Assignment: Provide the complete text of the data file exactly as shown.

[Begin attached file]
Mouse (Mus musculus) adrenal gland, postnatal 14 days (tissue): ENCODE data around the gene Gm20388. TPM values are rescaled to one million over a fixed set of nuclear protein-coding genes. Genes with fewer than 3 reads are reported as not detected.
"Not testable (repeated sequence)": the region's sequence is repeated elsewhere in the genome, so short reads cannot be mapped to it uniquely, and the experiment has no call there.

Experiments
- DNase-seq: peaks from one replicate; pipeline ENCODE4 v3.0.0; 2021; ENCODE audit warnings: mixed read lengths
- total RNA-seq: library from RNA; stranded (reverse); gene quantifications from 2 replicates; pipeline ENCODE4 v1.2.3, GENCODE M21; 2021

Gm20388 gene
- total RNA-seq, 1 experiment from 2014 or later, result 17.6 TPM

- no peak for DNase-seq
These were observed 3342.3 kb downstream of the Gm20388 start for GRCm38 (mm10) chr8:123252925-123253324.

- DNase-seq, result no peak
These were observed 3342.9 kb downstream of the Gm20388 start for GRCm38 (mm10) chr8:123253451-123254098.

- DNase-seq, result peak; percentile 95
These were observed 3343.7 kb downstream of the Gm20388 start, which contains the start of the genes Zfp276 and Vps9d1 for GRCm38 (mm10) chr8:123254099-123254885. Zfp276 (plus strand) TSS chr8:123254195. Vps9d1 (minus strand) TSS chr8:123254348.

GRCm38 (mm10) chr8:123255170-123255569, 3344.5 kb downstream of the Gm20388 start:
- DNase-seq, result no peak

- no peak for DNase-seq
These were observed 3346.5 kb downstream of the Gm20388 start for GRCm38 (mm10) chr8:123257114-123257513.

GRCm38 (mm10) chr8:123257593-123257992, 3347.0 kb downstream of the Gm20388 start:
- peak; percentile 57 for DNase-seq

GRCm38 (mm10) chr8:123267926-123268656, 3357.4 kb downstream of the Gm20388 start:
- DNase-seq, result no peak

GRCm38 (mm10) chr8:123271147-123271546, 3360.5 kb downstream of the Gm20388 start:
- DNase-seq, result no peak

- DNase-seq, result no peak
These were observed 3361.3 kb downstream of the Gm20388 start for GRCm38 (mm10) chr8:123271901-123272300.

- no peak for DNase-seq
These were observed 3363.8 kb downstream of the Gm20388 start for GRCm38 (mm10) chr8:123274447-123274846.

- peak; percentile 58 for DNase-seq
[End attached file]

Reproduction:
Mouse (Mus musculus) adrenal gland, postnatal 14 days (tissue): ENCODE data around the gene Gm20388. TPM values are rescaled to one million over a fixed set of nuclear protein-coding genes. Genes with fewer than 3 reads are reported as not detected.
"Not testable (repeated sequence)": the region's sequence is repeated elsewhere in the genome, so short reads cannot be mapped to it uniquely, and the experiment has no call there.

Experiments
- DNase-seq: peaks from one replicate; pipeline ENCODE4 v3.0.0; 2021; ENCODE audit warnings: mixed read lengths
- total RNA-seq: library from RNA; stranded (reverse); gene quantifications from 2 replicates; pipeline ENCODE4 v1.2.3, GENCODE M21; 2021

Gm20388 gene
- total RNA-seq, 1 experiment from 2014 or later, result 17.6 TPM

- no peak for DNase-seq
These were observed 3342.3 kb downstream of the Gm20388 start for GRCm38 (mm10) chr8:123252925-123253324.

- DNase-seq, result no peak
These were observed 3342.9 kb downstream of the Gm20388 start for GRCm38 (mm10) chr8:123253451-123254098.

- DNase-seq, result peak; percentile 95
These were observed 3343.7 kb downstream of the Gm20388 start, which contains the start of the genes Zfp276 and Vps9d1 for GRCm38 (mm10) chr8:123254099-123254885. Zfp276 (plus strand) TSS chr8:123254195. Vps9d1 (minus strand) TSS chr8:123254348.

GRCm38 (mm10) chr8:123255170-123255569, 3344.5 kb downstream of the Gm20388 start:
- DNase-seq, result no peak

- no peak for DNase-seq
These were observed 3346.5 kb downstream of the Gm20388 start for GRCm38 (mm10) chr8:123257114-123257513.

GRCm38 (mm10) chr8:123257593-123257992, 3347.0 kb downstream of the Gm20388 start:
- peak; percentile 57 for DNase-seq

GRCm38 (mm10) chr8:123267926-123268656, 3357.4 kb downstream of the Gm20388 start:
- DNase-seq, result no peak

GRCm38 (mm10) chr8:123271147-123271546, 3360.5 kb downstream of the Gm20388 start:
- DNase-seq, result no peak

- DNase-seq, result no peak
These were observed 3361.3 kb downstream of the Gm20388 start for GRCm38 (mm10) chr8:123271901-123272300.

- no peak for DNase-seq
These were observed 3363.8 kb downstream of the Gm20388 start for GRCm38 (mm10) chr8:123274447-123274846.

- peak; percentile 58 for DNase-seq